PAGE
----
It is useful to delve into some of the underlying reasons for the growth for certain ports. For example: Oakland had a 14.5% increase in exports. The perceptive industry watchers might link this to the fact that US overall exports experienced a year over year growth rate of 3.3%.  This was matched by an overall 5.1% increase in imports. It is therefore not surprising that a port like Oakland was able to beat others to 10th place. Actually Oakland replaced Charleston (another USA port) at the top of the rankings. Mobile snapped up the last place in the top 25 by bumping off Boston. This was due to its increment of 16.6% in exports which had a positive effect on its overall trade.

The import side also had interesting statistics. The top ports in terms of year on year import growth were:

  • Halifax – 16.8%
  • Altamira – 11.7% (This also happens to be Mexico’s second-largest Gulf port)
  • Los Angeles – 12.4%
  • Virginia – 10.2%

Impact of the Hanjin collapse

The fall of Hanjin inevitably affected the fortunes of certain ports in North America. For example; Wilmington (NC) experienced a 17.8% fall in the number of imports. This meant that a port that was the 23rd on that particular list of imports fell to the 25th place. Long Beach is another notable location since that is where Hanjin used to operate its Pier T container terminal. As a consequence; Long Beach experienced a 6.3% decline in imports. That did not stop it from sticking to the 2nd position when it came to the imports rankings. The least of losers in the imports stakes goes on to include:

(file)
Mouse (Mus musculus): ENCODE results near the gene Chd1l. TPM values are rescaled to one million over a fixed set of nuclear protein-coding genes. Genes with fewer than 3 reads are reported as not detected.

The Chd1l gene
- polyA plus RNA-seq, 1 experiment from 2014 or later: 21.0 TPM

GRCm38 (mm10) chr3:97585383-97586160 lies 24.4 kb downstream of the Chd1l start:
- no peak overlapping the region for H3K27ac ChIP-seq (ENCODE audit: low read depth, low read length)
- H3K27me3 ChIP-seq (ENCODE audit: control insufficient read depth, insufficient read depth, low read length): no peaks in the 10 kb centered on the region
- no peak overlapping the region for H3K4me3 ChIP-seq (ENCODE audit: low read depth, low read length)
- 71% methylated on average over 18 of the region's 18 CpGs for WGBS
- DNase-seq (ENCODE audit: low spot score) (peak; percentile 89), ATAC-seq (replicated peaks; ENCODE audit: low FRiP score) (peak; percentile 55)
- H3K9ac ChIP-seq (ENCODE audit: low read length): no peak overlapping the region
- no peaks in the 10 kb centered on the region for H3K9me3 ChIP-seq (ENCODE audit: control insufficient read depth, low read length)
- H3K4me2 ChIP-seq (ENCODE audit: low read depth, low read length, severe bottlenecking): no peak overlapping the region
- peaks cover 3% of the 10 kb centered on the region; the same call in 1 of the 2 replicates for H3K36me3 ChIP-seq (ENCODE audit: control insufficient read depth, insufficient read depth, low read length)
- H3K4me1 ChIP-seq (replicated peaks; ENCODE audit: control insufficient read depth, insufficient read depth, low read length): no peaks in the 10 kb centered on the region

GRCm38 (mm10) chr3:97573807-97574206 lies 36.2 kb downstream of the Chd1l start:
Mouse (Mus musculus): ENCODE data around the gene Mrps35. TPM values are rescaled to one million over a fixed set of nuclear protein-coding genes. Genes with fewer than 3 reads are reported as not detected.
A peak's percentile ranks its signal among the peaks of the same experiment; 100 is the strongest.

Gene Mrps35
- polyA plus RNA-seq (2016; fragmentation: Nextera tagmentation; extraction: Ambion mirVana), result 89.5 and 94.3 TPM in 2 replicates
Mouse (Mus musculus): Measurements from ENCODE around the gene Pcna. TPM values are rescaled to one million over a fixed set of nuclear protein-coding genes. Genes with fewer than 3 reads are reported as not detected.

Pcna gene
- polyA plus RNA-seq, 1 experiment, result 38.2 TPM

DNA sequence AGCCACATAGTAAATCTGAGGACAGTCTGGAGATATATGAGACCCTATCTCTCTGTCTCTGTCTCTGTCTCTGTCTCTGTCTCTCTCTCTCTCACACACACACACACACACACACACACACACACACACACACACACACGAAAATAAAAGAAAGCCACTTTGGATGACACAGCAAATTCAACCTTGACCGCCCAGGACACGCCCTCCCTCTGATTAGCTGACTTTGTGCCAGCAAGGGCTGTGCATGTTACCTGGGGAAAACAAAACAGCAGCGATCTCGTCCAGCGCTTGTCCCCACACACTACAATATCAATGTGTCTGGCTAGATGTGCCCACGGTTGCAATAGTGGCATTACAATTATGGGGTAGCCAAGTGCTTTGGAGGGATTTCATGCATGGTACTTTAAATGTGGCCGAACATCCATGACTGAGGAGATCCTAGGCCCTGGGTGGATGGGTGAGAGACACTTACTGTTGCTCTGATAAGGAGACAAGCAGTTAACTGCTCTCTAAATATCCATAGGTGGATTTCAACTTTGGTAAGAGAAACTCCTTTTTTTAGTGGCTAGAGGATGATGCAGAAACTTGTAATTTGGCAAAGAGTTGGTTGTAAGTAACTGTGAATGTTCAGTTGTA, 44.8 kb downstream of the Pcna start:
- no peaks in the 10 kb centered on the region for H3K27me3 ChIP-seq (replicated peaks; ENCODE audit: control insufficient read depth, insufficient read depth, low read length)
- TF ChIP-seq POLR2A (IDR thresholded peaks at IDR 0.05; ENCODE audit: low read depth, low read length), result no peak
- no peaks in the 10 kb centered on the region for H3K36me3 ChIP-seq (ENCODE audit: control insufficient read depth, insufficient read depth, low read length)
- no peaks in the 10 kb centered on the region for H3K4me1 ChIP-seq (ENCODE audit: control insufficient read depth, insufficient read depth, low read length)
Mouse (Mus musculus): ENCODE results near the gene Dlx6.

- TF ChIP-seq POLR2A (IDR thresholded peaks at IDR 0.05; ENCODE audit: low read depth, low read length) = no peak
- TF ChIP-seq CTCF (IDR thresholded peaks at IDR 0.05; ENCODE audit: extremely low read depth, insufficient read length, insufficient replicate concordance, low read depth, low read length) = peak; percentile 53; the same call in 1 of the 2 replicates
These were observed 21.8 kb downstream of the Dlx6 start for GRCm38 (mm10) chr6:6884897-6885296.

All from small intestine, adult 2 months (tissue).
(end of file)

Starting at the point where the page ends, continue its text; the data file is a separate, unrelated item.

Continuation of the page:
• Vancouver (Canada)
  • New York (USA)
  • New Orleans (USA)
  • New Jersey (USA)

Such results may be at odds with the increase in exports but that can be explained by the overall USA trade balance where the country tended to export more than before. That could be feeding into the top growth ports in the export arena including:

  • Lazaro Cardenas 19.1%
  • Oakland 14.5%
  • Seattle-Tacoma 13.0%
  • Baltimore 11.0%.

As a consequence; Seattle-Tacoma took over 7th place on the export rankings. The 17th spot was taken by Veracruz. This was due to a 7.6% increase in exports which meant that it could bump New Orleans off that spot.

Despite some of the great news, it is notable that 8 out of the 25 top container ports recorded a decline in exports. The biggest fall was by Palm Beach at 4%. Other notable declines include:

  • Wilmington (North Carolina)
  • Miami
  • Jacksonville
  • Montreal
  • Houston
  • New York-New Jersey

In the final analysis; the ratio of imports to exports was 62.5:37.5.  The same statistic in 2015 read 62:38.

It is clear that the big players still have a place on top of the list but that there are some changes throughout the industry. The collapse of Hanjin was a significant event that affected ports. Likewise; the overall growth in exports from the USA was bound to have some effect on the top 25 rankings.


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Diana Maure
Recently promoted to Sales Manager, Diana started in 2004 as the Foreign to Foreign Manager for ShipLilly. Her unique background has allowed her to help improve the supply chain of many international clients and provide customized logistical solutions throughout the years.